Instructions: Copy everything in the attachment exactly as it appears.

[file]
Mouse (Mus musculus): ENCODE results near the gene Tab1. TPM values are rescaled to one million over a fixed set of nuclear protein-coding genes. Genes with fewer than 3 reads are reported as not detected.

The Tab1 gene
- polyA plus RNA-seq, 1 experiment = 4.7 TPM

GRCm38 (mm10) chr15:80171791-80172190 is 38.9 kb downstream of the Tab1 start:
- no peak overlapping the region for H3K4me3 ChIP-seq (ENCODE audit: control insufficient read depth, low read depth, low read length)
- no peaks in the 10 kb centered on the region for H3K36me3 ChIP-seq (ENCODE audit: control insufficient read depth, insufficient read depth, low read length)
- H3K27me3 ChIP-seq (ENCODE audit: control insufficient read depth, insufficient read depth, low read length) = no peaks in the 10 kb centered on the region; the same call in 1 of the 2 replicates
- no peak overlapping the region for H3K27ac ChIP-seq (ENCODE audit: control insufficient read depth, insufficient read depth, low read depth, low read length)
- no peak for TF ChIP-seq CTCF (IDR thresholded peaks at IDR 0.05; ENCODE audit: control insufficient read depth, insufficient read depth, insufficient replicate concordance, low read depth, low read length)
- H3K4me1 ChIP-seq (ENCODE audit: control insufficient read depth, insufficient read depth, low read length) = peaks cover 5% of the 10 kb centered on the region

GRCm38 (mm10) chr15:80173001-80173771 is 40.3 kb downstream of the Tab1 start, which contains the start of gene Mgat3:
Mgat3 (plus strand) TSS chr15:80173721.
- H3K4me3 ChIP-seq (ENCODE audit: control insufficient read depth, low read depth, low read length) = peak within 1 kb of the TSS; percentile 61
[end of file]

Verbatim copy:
Mouse (Mus musculus): ENCODE results near the gene Tab1. TPM values are rescaled to one million over a fixed set of nuclear protein-coding genes. Genes with fewer than 3 reads are reported as not detected.

The Tab1 gene
- polyA plus RNA-seq, 1 experiment = 4.7 TPM

GRCm38 (mm10) chr15:80171791-80172190 is 38.9 kb downstream of the Tab1 start:
- no peak overlapping the region for H3K4me3 ChIP-seq (ENCODE audit: control insufficient read depth, low read depth, low read length)
- no peaks in the 10 kb centered on the region for H3K36me3 ChIP-seq (ENCODE audit: control insufficient read depth, insufficient read depth, low read length)
- H3K27me3 ChIP-seq (ENCODE audit: control insufficient read depth, insufficient read depth, low read length) = no peaks in the 10 kb centered on the region; the same call in 1 of the 2 replicates
- no peak overlapping the region for H3K27ac ChIP-seq (ENCODE audit: control insufficient read depth, insufficient read depth, low read depth, low read length)
- no peak for TF ChIP-seq CTCF (IDR thresholded peaks at IDR 0.05; ENCODE audit: control insufficient read depth, insufficient read depth, insufficient replicate concordance, low read depth, low read length)
- H3K4me1 ChIP-seq (ENCODE audit: control insufficient read depth, insufficient read depth, low read length) = peaks cover 5% of the 10 kb centered on the region

GRCm38 (mm10) chr15:80173001-80173771 is 40.3 kb downstream of the Tab1 start, which contains the start of gene Mgat3:
Mgat3 (plus strand) TSS chr15:80173721.
- H3K4me3 ChIP-seq (ENCODE audit: control insufficient read depth, low read depth, low read length) = peak within 1 kb of the TSS; percentile 61